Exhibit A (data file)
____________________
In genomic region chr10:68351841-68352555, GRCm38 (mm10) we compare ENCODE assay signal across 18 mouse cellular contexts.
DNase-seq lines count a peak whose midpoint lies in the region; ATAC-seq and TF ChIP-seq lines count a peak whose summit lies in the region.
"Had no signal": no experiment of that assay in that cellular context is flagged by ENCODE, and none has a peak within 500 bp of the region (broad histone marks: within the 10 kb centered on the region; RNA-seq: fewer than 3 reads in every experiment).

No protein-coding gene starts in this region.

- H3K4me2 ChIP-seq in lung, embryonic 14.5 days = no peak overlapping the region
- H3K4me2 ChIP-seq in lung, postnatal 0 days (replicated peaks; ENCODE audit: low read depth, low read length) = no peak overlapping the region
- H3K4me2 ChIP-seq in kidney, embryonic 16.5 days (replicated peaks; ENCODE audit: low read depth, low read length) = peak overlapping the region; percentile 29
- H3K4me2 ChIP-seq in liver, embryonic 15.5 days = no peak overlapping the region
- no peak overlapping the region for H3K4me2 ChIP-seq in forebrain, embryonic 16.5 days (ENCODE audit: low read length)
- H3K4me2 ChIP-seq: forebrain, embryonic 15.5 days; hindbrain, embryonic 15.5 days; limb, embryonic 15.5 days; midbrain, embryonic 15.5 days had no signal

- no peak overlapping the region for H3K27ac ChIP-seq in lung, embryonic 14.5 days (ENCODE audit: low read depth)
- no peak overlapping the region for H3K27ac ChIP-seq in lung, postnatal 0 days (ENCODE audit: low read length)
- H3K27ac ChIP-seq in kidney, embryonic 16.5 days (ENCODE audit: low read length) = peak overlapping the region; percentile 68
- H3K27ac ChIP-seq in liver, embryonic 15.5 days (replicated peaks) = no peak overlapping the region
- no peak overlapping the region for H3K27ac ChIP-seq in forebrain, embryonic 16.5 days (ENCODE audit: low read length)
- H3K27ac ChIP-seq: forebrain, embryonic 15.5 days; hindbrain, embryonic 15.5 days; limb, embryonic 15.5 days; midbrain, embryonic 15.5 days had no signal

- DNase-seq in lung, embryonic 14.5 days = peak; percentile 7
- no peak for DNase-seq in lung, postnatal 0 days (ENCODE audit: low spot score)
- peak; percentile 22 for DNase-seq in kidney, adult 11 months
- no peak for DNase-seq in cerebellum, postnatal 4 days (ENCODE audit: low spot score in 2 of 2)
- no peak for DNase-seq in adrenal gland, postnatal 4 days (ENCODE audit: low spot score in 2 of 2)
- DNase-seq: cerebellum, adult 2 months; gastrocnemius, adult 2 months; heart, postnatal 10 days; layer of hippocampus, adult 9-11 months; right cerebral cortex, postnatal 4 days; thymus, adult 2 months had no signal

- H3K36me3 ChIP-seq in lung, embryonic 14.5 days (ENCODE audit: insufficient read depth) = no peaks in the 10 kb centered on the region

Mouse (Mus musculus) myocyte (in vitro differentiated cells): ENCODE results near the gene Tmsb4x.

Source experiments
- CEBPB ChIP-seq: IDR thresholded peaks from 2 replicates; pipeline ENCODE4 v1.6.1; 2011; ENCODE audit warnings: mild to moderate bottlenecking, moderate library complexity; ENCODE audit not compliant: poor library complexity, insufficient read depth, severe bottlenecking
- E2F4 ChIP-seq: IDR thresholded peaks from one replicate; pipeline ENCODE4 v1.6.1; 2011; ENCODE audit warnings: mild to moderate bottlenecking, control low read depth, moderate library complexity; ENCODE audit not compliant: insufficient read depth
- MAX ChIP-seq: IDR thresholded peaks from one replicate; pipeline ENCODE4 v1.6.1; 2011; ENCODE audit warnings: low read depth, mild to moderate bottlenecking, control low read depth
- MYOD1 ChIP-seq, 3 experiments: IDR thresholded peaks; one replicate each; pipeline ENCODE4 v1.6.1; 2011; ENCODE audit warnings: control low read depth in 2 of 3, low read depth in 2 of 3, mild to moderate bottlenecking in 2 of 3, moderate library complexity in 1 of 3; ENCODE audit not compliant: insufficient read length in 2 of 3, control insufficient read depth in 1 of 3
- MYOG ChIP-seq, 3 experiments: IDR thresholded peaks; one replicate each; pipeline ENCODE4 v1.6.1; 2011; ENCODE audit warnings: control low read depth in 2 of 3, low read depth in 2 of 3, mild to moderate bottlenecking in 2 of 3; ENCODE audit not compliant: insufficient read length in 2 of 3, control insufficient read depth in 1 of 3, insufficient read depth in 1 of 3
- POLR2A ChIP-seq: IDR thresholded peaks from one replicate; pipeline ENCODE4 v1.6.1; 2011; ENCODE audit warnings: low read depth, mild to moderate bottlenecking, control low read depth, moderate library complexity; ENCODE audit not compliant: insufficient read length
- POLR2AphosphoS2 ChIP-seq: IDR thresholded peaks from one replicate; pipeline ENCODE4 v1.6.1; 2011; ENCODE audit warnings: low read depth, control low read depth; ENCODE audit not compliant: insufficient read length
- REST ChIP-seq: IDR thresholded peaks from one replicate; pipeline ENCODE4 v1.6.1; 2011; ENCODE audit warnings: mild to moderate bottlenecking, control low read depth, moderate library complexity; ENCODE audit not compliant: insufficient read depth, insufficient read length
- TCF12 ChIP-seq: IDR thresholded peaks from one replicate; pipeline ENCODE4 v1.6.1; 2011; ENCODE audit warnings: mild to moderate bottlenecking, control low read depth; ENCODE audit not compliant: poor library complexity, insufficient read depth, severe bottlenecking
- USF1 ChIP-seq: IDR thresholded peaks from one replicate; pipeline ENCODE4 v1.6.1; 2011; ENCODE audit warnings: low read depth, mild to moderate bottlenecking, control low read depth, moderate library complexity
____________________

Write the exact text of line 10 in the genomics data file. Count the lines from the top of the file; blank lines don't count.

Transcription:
- H3K4me2 ChIP-seq: forebrain, embryonic 15.5 days; hindbrain, embryonic 15.5 days; limb, embryonic 15.5 days; midbrain, embryonic 15.5 days had no signal